Three into two won’t go

The very idea that one might conceive a child using the DNA from three parents is one that makes us shudder. But let’s check our immediate instincts and think the problem through. The announcement today about the transfer of DNA from one egg to another in order to avoid the damage caused by faulty mitochondria will be the source of much discussion. Those of you who want to look behind the headlines might first try the good lay account at Nature News.

In order to review the Church’s principles you may want to look at Donum Vitae, a CDF document.

You will notice that, although the eggs used are fertilised, the fusing of the maternal and paternal DNA, and therefore conception, has not taken place. But there are plenty of other issues to consider: artificial fertilisation, the ethical and social questions arising from three sources of DNA, and our rights to tamper with the natural process of conception.  And this is all to be weighed against the potential benefits for which the procedure was developed. It is not an issue on which I would care to give a snap answer. But you may well have some thoughts to share with us.

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About Quentin

Science Editor, Catholic Herald. Portrait © Jacqueline Alma
This entry was posted in Bio-ethics, Moral judgment. Bookmark the permalink.

8 Responses to Three into two won’t go

  1. Ion Zone says:

    I dunno, it’s not like killing an embryo for cancerous stem cells. It would be very strange for the child, and unnatural, but they might enjoy a far greater life as a result.

  2. Vincent says:

    The difficult issue here, as I understand it, is that the creation of a new life – that is a human being called by God to live with him for ever in heaven comes about through a biological act. Not surprisingly Donum Vitae, to which Quentin directs us, emphasises the sacredness of the whole process. It must be a fully human act which is the expression of love between a married couple, and it can by no means be treated as a normal biological event – with which we are entitled to interfere even for good motive.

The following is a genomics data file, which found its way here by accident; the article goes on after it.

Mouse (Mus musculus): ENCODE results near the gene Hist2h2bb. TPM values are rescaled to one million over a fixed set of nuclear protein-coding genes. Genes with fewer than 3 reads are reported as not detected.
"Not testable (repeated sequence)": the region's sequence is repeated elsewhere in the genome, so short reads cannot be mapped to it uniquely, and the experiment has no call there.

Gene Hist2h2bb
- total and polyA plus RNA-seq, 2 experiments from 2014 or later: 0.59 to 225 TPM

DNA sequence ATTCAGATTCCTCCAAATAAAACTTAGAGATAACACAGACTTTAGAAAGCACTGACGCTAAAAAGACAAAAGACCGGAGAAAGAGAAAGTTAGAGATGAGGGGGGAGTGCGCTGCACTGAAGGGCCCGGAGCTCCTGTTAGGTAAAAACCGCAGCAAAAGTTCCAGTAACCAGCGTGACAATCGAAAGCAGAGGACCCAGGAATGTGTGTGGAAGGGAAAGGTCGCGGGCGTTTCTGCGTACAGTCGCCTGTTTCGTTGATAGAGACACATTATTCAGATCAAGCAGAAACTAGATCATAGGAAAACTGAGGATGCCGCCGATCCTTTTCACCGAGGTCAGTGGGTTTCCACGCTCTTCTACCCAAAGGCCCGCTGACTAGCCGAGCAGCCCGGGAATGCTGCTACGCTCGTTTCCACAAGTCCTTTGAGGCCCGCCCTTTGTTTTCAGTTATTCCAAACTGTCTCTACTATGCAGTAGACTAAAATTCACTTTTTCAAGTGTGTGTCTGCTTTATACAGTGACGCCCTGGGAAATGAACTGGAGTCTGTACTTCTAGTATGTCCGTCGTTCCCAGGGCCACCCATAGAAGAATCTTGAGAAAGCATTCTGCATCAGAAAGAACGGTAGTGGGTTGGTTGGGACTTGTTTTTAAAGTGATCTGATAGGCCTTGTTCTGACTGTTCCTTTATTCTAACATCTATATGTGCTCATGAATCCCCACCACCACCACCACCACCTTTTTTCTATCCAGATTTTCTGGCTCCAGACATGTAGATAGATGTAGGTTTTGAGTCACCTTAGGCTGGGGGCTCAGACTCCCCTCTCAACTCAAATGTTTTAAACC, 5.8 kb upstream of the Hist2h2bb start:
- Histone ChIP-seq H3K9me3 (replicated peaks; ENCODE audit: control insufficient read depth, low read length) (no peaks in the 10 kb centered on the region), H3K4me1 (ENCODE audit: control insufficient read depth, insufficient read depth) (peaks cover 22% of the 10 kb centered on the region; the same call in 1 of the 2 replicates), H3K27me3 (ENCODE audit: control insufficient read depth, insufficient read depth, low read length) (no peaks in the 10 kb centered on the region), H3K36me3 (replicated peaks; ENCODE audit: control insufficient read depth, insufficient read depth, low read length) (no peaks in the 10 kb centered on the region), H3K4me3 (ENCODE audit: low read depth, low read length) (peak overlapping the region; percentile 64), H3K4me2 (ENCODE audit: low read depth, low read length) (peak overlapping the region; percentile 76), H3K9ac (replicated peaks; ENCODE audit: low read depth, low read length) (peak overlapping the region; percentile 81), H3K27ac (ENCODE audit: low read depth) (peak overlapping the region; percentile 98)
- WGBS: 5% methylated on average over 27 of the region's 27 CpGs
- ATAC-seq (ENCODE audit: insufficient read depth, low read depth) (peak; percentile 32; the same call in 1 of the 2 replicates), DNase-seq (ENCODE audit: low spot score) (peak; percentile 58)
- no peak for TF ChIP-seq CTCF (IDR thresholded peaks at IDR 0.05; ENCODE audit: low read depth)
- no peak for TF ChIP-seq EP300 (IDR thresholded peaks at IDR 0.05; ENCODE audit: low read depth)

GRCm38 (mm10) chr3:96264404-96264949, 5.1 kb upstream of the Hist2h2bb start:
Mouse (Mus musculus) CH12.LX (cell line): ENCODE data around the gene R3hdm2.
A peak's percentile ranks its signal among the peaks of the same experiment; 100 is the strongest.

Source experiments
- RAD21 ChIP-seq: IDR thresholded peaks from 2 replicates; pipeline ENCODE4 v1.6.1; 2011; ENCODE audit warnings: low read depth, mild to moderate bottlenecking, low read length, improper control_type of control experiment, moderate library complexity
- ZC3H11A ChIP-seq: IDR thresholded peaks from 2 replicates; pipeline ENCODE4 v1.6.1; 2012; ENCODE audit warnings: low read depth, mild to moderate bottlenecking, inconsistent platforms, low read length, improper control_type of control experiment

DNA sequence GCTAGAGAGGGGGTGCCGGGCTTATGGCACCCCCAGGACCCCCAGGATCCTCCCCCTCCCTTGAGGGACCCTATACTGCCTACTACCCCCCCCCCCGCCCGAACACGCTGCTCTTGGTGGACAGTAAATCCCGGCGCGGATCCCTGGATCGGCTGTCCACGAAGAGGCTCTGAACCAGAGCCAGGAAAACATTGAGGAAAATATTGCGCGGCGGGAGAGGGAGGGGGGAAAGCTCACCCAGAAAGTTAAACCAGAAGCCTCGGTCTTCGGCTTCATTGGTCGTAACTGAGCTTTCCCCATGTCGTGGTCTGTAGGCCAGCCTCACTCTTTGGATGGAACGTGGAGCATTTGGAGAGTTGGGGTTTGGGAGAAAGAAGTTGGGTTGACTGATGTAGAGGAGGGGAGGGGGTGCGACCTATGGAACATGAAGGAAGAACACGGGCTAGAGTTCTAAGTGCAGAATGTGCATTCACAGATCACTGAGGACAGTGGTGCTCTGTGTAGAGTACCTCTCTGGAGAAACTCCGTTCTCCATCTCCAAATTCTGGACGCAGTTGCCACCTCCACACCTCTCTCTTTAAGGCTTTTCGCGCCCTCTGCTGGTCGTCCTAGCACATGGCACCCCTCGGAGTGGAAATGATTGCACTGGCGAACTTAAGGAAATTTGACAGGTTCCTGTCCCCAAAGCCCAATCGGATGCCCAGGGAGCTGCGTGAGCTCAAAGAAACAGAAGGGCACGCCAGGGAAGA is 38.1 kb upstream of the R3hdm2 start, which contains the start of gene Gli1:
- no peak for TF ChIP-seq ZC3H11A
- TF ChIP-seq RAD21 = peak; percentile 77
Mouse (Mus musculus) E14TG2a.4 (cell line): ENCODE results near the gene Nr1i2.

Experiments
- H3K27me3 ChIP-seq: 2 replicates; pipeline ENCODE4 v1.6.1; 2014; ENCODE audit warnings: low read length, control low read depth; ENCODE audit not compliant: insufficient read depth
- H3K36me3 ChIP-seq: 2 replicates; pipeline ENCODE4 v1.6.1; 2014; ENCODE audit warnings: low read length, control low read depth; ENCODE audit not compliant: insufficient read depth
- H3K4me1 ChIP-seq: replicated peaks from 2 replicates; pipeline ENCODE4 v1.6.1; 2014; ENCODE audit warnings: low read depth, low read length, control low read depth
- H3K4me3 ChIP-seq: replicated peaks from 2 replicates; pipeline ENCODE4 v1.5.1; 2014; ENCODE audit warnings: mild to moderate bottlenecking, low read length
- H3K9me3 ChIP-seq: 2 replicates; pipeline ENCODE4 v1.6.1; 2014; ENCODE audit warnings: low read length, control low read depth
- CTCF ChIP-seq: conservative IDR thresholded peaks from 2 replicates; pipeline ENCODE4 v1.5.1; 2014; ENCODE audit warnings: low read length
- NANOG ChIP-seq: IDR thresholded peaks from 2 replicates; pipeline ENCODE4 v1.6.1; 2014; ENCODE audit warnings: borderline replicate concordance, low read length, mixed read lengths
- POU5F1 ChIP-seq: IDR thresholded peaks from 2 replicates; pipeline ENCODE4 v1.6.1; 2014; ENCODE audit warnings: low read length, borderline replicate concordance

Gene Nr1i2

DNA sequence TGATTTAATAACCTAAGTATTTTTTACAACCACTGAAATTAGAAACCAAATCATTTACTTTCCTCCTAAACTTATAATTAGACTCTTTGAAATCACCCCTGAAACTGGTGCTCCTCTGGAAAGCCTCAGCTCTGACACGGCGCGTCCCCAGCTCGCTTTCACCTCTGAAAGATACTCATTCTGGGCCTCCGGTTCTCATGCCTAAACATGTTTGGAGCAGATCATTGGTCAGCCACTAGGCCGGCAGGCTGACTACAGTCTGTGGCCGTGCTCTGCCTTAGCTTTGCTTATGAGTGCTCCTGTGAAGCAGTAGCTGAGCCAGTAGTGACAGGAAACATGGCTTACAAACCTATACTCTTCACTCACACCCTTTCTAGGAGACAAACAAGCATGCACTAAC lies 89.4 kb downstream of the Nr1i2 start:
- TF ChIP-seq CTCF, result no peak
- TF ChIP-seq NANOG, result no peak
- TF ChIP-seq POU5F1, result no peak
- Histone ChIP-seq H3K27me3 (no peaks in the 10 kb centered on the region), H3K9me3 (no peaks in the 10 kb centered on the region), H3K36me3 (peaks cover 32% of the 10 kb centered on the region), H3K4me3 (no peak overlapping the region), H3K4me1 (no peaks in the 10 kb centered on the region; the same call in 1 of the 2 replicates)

If the scientists are successful in helping a child to be conceived without the malformation of faulty mitchondria, our immediate instinct is to cheer. But the benefit may be a short term one, and open the way to an acceptance that we are free to do anything we wish with the process of procreation. Imagine the possibility of producing new human beings from, say, skin cells, which have been reprogrammed. Or perhaps producing a hybrid from mating human DNA with animal DNA. Such procedures may look both grotesque and unlikely today. But they are no more grotesque and unlikely than this current procedure would have looked a few years back.